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Tuesday, August 11, 2009

Weight Room Pays Big Dividends for Freshmen

While Georgia's freshmen aren't all ready to step into a starting job just yet, Mark Richt has been particularly pleased with how prepared they were when fall practice began last week.

Getting the rudimentary aspects of Georgia's playbook and practice style down was a key part of summer workouts for the freshmen, and the Bulldogs' veterans made sure there was plenty of studying done by the freshmen ahead of time.

But beyond simply know what to do, the biggest asset the newest Bulldogs brought with them was the ability to execute plays repeatedly under the demanding conditions of a Georgia practice on a hot summer afternoon. That preparation was even more arduous.

"The first we got here we went to the weight room and started running," freshman linebacker Mike Gilliard said. "That first day was a rude awakening."

While the playbook may be more complex, the basics of football tend to be the same from one level to the next. Conditioning at the college level, however, is one of the biggest adjustments a freshman has to make.

"When I came from high school, I really didn't lift weights a lot," cornerback Branden Smith said. "It's a real big difference. I'm just trying to get stronger. I like the weight room now. At first I didn't like it when I came in, but I see myself growing, getting bigger, getting stronger, so it's helped a lot."

It's a common refrain among all the freshmen, most of whom are amazed at what the right training program can do for their physique.

"I came in as a little guy, and I've gained 11 pounds," said receiver Rantavious Wooten, who had read the critiques of his small stature long before arriving at Georgia. "The conditioning wasn't too bad because I'm a runner, but the weights, that was intense. I really didn't get a break, and that was different for me."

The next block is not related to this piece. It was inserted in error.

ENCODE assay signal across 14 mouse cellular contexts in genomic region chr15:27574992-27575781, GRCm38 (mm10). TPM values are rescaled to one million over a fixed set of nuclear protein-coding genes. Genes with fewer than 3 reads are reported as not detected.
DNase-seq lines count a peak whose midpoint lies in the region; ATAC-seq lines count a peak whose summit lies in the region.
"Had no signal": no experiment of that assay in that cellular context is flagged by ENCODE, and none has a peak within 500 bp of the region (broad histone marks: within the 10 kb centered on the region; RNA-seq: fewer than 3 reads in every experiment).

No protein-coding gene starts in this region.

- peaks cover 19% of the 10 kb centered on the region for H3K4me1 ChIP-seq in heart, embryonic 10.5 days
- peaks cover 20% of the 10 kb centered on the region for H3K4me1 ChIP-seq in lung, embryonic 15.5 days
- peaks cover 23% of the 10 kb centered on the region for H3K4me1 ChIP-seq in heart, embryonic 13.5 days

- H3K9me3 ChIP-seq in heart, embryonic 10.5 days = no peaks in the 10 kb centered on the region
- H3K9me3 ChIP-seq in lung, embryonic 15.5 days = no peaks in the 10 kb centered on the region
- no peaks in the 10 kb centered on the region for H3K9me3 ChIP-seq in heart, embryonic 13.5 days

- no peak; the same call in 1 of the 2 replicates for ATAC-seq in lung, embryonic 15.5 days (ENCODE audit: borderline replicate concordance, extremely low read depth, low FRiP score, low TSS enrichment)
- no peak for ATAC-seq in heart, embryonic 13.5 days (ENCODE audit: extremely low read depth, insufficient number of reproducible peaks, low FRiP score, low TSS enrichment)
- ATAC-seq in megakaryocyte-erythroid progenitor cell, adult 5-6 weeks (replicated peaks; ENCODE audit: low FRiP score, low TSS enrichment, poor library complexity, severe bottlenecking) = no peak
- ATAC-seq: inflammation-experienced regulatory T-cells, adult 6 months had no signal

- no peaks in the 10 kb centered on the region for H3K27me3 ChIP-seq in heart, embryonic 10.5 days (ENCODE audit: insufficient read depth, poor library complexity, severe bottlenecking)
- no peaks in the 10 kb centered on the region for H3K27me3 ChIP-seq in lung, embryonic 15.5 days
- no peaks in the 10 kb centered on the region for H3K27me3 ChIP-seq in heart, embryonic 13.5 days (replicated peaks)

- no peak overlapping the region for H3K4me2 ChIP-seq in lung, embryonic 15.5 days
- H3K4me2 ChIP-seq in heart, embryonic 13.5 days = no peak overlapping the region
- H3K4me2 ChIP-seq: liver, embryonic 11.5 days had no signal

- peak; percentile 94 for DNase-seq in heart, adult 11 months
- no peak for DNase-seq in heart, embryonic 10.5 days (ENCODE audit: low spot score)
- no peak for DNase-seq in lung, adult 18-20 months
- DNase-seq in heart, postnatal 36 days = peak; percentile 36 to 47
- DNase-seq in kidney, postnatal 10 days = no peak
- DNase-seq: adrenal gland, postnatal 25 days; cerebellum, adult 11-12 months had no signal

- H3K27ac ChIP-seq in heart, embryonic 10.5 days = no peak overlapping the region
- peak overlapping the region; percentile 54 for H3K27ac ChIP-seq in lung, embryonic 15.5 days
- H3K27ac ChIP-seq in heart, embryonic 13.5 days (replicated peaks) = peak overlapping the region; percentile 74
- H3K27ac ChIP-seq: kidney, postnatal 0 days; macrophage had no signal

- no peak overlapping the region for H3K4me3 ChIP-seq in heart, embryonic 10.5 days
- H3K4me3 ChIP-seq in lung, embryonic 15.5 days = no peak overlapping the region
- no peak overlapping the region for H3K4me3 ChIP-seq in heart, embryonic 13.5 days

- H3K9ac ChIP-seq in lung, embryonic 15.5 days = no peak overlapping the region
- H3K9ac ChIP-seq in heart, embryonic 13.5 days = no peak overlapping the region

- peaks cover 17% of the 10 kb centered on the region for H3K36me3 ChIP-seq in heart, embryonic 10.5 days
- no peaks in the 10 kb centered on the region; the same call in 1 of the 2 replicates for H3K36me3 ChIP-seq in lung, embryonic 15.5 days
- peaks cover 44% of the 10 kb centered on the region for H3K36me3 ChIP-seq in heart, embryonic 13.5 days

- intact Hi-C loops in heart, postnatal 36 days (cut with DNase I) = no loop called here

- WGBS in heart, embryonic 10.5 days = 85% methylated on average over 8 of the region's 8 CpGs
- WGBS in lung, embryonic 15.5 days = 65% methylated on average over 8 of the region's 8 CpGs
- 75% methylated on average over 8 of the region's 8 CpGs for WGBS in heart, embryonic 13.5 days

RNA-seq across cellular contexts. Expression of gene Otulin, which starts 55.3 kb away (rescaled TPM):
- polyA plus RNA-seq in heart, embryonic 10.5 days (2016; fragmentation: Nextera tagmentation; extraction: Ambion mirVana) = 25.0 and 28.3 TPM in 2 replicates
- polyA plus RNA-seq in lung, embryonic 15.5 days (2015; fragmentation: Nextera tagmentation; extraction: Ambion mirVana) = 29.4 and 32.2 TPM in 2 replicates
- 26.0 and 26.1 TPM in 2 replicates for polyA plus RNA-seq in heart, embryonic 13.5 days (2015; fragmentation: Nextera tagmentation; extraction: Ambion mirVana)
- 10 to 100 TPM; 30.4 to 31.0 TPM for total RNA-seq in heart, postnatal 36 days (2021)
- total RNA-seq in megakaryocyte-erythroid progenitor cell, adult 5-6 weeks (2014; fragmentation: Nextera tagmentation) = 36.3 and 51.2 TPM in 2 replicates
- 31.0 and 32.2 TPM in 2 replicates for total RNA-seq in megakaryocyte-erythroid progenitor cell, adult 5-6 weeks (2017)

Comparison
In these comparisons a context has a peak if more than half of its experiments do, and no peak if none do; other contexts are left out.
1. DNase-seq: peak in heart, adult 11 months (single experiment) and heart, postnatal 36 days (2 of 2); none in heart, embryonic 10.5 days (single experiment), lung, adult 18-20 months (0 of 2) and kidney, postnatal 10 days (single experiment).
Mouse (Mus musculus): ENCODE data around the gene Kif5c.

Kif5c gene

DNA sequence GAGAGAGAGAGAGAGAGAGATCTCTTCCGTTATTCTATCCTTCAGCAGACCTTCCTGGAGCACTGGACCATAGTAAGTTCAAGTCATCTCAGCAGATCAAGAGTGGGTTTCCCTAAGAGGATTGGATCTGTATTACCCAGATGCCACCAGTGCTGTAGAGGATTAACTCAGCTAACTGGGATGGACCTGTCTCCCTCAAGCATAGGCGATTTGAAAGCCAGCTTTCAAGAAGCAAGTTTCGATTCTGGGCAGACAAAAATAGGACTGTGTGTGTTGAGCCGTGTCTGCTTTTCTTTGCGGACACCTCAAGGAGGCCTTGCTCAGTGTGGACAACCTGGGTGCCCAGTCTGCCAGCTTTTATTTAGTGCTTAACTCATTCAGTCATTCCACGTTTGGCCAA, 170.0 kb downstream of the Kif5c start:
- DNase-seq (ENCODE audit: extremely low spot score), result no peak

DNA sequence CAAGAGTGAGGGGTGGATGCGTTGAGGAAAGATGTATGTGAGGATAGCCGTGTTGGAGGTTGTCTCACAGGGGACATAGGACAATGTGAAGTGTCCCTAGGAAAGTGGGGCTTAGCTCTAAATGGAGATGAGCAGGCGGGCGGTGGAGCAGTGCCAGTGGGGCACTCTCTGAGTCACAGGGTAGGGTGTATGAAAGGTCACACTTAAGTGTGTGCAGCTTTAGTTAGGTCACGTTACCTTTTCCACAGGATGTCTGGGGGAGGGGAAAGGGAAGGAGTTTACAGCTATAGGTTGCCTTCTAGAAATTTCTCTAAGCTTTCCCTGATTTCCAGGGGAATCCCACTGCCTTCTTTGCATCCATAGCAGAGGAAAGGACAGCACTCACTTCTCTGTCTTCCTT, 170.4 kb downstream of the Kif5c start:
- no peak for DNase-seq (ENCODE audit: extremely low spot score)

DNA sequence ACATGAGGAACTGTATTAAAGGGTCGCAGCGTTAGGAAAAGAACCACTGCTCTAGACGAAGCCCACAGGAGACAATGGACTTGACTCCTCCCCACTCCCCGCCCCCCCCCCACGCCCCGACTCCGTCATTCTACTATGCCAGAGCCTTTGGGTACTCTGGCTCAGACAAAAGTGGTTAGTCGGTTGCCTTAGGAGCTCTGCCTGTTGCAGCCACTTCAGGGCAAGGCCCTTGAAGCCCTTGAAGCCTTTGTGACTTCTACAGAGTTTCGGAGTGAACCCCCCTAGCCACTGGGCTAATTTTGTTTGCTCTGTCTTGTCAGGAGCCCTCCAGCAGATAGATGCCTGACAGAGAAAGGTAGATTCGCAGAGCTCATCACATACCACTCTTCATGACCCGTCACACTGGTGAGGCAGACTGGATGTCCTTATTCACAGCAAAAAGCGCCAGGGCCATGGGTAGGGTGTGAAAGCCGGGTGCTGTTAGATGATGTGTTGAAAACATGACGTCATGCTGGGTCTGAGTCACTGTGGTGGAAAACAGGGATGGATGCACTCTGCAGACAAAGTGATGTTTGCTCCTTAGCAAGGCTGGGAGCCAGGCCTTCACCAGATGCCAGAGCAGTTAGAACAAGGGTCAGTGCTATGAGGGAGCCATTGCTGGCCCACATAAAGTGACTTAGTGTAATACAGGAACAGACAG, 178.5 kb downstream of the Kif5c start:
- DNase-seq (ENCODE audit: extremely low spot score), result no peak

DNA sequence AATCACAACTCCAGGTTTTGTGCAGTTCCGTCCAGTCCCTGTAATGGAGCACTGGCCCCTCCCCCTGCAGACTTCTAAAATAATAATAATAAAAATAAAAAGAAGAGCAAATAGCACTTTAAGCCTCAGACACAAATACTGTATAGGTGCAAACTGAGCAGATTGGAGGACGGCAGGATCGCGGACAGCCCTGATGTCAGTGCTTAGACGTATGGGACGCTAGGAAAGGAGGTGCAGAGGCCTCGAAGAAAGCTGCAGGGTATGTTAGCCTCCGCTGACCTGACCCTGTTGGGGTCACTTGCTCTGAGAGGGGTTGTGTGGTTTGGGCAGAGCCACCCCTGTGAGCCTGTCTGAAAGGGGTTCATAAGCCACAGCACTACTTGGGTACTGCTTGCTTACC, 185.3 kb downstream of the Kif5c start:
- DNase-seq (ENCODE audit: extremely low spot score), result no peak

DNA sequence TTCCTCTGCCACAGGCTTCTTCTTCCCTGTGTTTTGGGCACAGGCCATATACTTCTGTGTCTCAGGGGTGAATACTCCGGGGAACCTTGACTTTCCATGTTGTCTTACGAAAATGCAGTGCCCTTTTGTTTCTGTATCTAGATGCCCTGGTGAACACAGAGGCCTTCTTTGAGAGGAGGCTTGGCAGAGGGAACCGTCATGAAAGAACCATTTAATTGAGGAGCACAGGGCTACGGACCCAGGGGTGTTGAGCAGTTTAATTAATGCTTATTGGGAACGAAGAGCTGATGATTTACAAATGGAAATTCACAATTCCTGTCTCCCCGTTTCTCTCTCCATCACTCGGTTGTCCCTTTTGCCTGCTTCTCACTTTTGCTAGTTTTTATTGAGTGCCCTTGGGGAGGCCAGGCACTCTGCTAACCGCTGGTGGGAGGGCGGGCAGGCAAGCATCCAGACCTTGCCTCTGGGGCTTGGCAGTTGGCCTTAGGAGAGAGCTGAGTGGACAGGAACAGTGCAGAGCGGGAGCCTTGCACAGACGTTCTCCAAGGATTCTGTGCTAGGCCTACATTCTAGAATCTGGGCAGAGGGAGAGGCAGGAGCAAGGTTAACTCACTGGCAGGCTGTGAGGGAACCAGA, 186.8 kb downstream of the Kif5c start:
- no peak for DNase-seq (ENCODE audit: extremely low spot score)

The results are impressive at first, said Gilliard, who went from 212 pounds in June to 220 by the start of August. After hitting the practice fields for the first time last week, however, he realized how important the hard work he put in over the summer had been.

Sure, the pounds packed on quickly -- but they disappeared just as fast.

"It's real surprising to add that much weight, but you can lose it quick at practice," Gilliard said. "The other day I went in to practice at 220 and left at 215."

It's mostly water weight lost from sweating under the scorching Georgia sun, so putting the weight back on doesn't take long. Nevertheless, the importance of preparation for the grueling months ahead was a necessary step in their development -- even if the results were a bit surprising.

"I didn't expect it at all, but each week (the weight) just kept coming," Wooten said. "I thought I'd gain weight and then run and lose it, but that's not what happened. I've just continued to grow."

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